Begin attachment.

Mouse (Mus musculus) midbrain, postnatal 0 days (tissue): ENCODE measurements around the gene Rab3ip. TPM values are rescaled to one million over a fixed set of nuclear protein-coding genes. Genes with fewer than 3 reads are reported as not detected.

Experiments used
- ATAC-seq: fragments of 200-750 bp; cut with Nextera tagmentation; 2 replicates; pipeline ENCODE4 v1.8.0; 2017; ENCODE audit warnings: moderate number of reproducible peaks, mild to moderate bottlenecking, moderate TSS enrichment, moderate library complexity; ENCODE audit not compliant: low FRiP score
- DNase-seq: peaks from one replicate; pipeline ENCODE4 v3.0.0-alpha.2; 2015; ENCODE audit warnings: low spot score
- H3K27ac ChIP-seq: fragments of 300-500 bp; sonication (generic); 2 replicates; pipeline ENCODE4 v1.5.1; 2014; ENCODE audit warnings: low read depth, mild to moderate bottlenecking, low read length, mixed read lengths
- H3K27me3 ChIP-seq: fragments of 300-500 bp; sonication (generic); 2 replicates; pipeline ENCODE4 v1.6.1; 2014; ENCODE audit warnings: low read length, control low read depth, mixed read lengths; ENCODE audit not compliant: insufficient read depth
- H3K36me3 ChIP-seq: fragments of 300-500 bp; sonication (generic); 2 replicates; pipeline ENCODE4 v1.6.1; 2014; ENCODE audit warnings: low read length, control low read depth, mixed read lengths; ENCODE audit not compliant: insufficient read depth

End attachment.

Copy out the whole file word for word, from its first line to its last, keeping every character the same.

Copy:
Mouse (Mus musculus) midbrain, postnatal 0 days (tissue): ENCODE measurements around the gene Rab3ip. TPM values are rescaled to one million over a fixed set of nuclear protein-coding genes. Genes with fewer than 3 reads are reported as not detected.

Experiments used
- ATAC-seq: fragments of 200-750 bp; cut with Nextera tagmentation; 2 replicates; pipeline ENCODE4 v1.8.0; 2017; ENCODE audit warnings: moderate number of reproducible peaks, mild to moderate bottlenecking, moderate TSS enrichment, moderate library complexity; ENCODE audit not compliant: low FRiP score
- DNase-seq: peaks from one replicate; pipeline ENCODE4 v3.0.0-alpha.2; 2015; ENCODE audit warnings: low spot score
- H3K27ac ChIP-seq: fragments of 300-500 bp; sonication (generic); 2 replicates; pipeline ENCODE4 v1.5.1; 2014; ENCODE audit warnings: low read depth, mild to moderate bottlenecking, low read length, mixed read lengths
- H3K27me3 ChIP-seq: fragments of 300-500 bp; sonication (generic); 2 replicates; pipeline ENCODE4 v1.6.1; 2014; ENCODE audit warnings: low read length, control low read depth, mixed read lengths; ENCODE audit not compliant: insufficient read depth
- H3K36me3 ChIP-seq: fragments of 300-500 bp; sonication (generic); 2 replicates; pipeline ENCODE4 v1.6.1; 2014; ENCODE audit warnings: low read length, control low read depth, mixed read lengths; ENCODE audit not compliant: insufficient read depth